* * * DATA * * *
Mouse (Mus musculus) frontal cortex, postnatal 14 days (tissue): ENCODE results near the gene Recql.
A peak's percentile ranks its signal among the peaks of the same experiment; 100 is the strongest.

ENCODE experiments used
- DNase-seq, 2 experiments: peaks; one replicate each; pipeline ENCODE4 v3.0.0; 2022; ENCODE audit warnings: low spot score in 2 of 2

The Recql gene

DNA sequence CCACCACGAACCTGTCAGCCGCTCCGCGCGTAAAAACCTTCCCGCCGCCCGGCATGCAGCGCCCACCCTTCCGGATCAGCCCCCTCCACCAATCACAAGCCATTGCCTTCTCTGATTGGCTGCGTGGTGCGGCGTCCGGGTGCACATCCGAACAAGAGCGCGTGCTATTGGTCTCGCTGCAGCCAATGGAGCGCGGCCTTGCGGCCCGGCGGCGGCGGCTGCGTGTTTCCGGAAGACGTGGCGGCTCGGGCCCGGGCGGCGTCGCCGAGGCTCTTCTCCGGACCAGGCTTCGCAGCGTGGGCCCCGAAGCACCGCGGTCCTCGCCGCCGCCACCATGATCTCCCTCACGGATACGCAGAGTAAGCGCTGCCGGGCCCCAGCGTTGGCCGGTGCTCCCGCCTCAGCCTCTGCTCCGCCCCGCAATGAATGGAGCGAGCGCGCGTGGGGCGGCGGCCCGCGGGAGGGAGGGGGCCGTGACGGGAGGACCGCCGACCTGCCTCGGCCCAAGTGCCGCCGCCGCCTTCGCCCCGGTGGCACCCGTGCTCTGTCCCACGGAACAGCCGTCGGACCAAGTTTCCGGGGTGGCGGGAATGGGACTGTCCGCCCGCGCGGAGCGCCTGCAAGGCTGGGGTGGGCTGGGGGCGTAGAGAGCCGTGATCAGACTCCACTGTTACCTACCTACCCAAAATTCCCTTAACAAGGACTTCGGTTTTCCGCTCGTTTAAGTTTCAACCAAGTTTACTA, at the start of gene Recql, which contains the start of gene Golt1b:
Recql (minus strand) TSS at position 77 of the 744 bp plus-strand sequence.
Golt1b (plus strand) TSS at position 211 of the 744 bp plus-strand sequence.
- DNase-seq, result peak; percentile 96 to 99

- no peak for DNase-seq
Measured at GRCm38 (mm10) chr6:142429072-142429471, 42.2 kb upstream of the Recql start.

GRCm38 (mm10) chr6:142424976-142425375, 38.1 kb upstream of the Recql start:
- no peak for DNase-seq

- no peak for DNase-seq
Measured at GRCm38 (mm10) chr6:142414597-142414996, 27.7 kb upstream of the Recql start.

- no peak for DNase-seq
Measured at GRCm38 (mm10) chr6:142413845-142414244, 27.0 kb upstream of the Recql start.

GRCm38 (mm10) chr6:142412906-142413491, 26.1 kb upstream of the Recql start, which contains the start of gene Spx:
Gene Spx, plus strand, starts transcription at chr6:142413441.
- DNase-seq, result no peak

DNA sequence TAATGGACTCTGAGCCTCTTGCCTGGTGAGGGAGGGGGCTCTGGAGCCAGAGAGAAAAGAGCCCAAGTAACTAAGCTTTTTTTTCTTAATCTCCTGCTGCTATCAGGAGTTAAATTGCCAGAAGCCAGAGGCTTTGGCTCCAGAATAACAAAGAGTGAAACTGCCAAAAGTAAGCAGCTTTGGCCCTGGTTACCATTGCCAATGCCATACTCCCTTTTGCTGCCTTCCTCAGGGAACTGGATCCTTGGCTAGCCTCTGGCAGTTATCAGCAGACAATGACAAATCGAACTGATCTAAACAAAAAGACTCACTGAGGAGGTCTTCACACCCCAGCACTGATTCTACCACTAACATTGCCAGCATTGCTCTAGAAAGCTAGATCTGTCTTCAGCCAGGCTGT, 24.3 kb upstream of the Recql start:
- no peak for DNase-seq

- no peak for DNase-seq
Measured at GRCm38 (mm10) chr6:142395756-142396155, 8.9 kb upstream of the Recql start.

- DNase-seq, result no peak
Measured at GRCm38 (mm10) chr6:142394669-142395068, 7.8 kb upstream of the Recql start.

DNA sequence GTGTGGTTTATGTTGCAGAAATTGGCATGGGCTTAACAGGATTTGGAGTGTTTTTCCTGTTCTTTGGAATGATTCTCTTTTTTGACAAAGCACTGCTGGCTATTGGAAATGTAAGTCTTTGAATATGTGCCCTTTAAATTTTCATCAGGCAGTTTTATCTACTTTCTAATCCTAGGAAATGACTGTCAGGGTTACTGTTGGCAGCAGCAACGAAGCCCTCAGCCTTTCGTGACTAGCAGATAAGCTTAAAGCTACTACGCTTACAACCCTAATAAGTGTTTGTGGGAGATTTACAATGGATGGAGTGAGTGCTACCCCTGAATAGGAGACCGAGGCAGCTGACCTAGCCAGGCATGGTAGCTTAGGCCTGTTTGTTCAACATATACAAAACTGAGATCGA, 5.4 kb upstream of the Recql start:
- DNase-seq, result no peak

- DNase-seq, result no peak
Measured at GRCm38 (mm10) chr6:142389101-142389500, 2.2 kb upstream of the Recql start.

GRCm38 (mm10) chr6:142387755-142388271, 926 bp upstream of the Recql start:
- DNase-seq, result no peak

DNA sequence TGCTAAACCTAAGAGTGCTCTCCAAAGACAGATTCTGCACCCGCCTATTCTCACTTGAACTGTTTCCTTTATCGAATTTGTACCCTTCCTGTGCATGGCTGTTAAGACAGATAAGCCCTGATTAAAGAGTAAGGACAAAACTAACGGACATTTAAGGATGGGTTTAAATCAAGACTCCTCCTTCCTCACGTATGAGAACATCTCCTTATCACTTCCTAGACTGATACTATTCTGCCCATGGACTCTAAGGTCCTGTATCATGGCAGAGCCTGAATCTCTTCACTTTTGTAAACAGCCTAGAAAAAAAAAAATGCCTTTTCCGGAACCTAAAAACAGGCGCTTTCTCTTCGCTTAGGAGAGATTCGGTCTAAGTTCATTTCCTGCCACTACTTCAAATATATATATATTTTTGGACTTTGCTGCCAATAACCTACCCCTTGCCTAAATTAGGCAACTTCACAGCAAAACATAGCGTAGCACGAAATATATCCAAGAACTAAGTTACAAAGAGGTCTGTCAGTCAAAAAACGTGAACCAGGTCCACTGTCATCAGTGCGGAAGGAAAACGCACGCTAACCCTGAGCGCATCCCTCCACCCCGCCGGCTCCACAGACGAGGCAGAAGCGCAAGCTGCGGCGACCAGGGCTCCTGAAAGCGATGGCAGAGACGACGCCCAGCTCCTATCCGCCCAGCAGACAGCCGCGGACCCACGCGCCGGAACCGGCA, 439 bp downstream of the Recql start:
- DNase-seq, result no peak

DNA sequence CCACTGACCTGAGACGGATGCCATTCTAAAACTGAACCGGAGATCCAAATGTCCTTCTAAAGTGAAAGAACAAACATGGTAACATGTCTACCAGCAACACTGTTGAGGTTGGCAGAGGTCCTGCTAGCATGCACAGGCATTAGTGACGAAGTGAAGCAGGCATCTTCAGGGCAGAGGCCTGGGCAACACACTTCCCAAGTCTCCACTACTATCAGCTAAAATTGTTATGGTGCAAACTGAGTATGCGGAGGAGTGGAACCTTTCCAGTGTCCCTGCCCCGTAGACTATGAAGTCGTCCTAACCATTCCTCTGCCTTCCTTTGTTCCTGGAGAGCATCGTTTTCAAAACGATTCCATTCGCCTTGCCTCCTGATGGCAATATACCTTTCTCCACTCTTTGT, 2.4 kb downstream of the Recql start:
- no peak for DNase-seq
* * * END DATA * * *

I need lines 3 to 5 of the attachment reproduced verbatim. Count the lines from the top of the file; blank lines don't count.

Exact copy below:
ENCODE experiments used
- DNase-seq, 2 experiments: peaks; one replicate each; pipeline ENCODE4 v3.0.0; 2022; ENCODE audit warnings: low spot score in 2 of 2

The Recql gene